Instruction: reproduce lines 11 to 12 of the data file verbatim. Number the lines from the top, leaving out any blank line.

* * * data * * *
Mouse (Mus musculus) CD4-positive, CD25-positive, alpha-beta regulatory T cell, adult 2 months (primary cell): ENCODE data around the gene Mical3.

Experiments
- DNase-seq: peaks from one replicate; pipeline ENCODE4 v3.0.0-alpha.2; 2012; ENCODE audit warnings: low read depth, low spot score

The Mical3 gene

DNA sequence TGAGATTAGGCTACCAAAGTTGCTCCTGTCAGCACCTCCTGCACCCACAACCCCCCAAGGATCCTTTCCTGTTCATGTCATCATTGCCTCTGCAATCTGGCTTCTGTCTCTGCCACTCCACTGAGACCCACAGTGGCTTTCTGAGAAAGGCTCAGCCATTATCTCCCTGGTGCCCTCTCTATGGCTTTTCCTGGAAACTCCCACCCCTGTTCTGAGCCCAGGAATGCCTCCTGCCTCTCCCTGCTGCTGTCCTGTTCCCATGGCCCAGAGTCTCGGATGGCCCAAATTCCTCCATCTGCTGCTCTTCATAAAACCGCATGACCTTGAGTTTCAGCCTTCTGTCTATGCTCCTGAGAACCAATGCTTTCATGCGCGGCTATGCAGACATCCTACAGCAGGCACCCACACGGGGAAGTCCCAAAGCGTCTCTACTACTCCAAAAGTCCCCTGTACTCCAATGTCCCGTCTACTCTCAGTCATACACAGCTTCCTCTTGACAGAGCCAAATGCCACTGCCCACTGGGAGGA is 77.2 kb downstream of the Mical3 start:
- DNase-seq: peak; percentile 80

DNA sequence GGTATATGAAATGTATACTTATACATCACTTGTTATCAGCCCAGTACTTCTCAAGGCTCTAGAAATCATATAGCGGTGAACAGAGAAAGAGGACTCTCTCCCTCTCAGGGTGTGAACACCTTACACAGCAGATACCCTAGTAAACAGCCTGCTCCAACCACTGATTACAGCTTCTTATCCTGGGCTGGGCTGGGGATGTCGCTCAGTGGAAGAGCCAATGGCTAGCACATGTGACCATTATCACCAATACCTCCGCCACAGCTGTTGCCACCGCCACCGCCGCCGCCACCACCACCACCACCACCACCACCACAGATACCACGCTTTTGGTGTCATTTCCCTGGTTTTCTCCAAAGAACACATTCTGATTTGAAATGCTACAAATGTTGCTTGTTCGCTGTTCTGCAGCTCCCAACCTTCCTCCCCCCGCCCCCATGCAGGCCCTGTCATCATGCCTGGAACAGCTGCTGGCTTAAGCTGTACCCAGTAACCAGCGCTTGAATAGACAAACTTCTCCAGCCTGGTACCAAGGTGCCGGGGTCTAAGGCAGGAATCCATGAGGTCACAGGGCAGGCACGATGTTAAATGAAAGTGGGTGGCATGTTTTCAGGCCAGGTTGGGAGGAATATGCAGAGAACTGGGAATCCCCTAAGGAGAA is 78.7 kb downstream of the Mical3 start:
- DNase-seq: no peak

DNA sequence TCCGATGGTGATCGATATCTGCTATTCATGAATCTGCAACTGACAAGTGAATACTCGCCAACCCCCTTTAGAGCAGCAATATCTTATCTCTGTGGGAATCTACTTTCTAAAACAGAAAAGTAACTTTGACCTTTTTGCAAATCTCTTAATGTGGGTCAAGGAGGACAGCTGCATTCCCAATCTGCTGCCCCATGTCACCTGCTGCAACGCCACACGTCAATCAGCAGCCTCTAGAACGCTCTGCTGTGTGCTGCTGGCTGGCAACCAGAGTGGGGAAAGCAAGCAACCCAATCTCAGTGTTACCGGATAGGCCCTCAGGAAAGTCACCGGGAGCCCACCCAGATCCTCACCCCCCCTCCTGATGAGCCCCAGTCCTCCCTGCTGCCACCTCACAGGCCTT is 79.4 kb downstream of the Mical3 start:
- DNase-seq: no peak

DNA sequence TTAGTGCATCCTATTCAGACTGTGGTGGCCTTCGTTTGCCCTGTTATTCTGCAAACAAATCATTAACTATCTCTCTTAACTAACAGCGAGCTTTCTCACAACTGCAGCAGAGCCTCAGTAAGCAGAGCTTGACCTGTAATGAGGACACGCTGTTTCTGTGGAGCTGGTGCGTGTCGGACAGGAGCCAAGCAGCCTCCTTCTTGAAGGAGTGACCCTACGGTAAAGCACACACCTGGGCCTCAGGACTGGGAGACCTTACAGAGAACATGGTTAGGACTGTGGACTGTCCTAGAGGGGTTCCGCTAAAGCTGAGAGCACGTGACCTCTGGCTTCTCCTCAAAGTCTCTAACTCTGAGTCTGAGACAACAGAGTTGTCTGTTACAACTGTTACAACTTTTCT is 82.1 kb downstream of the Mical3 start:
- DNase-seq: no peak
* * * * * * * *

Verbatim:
DNA sequence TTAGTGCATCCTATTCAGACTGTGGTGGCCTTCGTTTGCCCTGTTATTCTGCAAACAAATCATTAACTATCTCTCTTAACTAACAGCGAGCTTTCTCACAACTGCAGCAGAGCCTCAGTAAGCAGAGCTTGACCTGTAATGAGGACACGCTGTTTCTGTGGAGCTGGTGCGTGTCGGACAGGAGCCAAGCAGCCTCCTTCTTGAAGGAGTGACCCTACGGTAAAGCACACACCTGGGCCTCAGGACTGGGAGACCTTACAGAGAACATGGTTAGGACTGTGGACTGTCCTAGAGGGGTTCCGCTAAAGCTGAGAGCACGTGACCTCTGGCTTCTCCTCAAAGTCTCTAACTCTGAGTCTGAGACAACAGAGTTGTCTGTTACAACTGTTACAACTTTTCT is 82.1 kb downstream of the Mical3 start:
- DNase-seq: no peak